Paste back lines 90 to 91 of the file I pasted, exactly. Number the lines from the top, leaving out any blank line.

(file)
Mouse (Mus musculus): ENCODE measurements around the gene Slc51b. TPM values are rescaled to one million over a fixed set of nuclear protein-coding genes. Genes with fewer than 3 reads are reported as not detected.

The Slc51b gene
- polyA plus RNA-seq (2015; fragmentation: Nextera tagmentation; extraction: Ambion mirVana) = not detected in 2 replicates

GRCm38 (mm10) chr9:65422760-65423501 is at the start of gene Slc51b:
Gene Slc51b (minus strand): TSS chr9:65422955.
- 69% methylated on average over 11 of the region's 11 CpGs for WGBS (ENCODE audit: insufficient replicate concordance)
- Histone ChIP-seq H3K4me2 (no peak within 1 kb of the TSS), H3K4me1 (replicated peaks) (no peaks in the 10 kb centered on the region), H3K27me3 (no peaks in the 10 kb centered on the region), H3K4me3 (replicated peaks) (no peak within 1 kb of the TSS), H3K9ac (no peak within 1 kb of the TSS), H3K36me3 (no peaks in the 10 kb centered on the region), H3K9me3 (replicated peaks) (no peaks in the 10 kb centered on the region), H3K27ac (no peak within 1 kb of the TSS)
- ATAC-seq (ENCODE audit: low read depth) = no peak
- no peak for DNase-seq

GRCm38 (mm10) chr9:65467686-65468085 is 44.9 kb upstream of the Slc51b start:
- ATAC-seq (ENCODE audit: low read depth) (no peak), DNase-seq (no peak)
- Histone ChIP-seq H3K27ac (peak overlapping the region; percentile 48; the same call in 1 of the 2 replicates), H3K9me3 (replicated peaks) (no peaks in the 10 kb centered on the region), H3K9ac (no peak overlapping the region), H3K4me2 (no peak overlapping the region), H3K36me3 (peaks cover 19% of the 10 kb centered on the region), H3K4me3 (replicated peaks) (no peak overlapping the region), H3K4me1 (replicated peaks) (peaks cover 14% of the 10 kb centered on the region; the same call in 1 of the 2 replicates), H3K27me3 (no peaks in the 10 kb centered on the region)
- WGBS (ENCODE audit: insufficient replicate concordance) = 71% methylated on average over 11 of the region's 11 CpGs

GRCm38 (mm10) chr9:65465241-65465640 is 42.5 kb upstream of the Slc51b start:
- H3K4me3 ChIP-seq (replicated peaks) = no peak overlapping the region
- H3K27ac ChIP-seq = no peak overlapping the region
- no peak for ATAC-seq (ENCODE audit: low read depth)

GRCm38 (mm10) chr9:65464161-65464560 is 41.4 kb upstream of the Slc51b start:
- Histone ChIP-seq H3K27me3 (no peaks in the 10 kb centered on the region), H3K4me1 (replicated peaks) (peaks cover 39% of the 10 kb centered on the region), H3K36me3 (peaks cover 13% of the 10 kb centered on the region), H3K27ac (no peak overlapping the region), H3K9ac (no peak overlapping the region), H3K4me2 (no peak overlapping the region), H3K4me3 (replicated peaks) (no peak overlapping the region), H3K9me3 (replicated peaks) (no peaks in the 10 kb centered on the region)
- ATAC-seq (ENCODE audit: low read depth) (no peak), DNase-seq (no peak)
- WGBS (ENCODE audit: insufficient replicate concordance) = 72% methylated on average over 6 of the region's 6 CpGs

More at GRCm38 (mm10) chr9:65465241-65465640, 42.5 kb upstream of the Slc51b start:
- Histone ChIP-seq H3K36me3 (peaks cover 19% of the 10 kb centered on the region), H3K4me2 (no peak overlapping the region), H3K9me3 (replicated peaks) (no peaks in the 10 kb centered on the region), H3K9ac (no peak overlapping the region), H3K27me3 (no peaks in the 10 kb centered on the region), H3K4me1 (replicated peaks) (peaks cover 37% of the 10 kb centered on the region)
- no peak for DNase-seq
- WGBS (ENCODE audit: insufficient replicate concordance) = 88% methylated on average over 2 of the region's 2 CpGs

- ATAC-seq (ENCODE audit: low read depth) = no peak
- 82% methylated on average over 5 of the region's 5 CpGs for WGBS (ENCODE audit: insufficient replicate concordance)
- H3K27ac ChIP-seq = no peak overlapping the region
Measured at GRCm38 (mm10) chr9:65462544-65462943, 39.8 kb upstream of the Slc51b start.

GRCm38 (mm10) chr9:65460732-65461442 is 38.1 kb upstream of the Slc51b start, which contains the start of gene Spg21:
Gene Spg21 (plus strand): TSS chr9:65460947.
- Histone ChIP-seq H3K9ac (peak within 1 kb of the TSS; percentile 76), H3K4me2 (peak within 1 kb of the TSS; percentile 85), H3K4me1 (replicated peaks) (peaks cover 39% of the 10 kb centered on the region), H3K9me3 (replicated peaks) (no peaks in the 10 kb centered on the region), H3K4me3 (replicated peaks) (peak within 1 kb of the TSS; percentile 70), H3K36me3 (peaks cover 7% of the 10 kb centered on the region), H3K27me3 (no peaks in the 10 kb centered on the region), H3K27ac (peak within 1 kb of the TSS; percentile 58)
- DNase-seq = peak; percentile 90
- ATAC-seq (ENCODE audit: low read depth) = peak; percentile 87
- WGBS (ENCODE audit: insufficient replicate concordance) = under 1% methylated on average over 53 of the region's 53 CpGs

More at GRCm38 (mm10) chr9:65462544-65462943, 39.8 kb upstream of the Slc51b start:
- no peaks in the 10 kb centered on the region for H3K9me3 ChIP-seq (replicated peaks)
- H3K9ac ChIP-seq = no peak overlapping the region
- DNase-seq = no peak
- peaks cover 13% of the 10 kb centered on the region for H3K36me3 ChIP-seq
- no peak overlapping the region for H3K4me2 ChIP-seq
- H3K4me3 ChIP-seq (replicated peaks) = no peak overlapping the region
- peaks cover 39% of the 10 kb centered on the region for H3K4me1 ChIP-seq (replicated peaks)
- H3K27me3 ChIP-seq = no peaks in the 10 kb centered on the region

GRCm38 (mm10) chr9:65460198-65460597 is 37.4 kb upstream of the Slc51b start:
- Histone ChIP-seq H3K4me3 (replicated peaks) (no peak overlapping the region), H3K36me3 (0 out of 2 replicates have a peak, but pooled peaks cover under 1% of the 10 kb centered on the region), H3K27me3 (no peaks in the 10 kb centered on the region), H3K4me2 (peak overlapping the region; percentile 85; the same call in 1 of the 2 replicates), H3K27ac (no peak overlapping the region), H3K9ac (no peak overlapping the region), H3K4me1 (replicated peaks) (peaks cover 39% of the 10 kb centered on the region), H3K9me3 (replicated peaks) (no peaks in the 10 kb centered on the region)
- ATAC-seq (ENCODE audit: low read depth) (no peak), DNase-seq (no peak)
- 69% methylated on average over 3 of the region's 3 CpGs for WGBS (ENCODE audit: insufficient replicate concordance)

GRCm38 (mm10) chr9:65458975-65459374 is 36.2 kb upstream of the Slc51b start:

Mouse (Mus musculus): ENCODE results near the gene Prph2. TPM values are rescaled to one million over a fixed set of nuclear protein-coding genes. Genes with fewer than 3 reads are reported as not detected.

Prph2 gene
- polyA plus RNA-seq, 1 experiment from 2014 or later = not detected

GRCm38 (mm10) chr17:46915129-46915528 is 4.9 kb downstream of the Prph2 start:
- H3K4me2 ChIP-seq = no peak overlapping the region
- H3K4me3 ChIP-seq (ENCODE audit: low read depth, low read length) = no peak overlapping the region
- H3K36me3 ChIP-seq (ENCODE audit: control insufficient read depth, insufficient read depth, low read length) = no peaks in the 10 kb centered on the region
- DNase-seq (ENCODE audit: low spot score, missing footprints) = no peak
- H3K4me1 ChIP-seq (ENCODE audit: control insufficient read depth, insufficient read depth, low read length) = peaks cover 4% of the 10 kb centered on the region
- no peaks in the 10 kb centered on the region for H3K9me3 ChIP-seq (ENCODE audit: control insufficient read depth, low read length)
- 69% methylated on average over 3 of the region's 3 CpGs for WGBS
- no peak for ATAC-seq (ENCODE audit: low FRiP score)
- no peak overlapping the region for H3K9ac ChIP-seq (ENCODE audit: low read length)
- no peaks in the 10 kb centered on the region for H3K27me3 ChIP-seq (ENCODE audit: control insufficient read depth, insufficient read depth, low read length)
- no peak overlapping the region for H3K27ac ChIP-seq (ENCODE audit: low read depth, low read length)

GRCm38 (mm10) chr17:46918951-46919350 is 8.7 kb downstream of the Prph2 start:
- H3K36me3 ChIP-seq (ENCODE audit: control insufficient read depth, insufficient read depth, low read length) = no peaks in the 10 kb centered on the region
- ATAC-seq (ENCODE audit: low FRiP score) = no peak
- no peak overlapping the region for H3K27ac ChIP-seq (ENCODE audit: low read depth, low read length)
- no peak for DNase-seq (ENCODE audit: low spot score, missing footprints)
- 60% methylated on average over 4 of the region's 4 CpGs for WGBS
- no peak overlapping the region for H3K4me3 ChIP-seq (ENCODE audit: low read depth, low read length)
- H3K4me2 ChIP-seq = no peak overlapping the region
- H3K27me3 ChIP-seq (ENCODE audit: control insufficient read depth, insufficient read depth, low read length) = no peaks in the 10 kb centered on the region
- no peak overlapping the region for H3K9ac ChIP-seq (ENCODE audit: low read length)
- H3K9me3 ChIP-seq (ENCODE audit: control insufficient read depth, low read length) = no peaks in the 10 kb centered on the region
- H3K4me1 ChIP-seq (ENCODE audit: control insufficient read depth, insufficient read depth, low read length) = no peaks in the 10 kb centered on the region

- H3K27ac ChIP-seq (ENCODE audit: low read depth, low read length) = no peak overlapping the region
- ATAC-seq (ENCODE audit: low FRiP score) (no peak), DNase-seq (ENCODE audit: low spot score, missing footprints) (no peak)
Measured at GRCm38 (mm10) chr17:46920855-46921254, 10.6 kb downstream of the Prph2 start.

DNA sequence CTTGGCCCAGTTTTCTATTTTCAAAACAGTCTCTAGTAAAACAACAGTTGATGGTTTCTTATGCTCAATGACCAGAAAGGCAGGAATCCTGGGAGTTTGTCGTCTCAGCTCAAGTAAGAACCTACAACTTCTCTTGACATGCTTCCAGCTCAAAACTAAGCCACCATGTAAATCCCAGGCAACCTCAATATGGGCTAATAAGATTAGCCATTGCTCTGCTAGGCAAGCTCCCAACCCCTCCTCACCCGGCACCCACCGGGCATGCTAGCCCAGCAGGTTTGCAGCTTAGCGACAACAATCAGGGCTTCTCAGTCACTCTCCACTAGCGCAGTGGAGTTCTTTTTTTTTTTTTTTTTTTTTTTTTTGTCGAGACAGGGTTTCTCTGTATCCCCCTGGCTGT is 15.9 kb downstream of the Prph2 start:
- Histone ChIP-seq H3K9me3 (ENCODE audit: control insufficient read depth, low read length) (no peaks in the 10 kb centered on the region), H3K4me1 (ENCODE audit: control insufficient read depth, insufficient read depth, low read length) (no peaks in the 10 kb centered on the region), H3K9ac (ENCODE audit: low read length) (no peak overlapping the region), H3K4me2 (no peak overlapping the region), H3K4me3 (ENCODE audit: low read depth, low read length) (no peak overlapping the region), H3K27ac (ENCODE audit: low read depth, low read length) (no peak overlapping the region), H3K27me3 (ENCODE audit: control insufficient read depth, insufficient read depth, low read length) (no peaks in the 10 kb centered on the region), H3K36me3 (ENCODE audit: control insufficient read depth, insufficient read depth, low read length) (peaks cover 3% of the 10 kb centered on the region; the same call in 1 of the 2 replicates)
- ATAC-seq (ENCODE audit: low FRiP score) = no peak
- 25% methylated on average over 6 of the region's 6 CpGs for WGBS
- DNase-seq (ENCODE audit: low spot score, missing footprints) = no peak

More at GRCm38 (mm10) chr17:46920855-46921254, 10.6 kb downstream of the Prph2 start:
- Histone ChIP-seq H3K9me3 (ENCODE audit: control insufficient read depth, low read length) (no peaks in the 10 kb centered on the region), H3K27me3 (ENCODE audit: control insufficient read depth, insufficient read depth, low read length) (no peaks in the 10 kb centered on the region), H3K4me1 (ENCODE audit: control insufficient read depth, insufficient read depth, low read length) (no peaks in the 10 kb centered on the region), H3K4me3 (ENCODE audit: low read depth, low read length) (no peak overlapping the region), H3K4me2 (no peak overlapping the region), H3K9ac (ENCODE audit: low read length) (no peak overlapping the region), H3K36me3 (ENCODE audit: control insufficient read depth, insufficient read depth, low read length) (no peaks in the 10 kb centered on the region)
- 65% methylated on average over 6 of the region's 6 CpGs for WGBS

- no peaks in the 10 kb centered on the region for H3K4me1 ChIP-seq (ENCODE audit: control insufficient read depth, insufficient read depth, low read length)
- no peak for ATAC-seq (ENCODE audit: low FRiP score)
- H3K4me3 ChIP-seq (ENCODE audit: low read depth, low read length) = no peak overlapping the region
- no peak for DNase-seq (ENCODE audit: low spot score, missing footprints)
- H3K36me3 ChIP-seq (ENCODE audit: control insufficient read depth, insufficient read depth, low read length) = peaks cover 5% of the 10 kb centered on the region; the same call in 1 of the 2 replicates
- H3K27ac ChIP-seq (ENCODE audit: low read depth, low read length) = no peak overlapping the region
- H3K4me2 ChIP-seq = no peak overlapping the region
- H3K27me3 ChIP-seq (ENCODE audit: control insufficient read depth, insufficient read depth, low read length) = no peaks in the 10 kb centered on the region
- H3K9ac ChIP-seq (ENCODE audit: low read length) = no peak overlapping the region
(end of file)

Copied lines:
- H3K4me3 ChIP-seq (ENCODE audit: low read depth, low read length) = no peak overlapping the region
- no peak for DNase-seq (ENCODE audit: low spot score, missing footprints)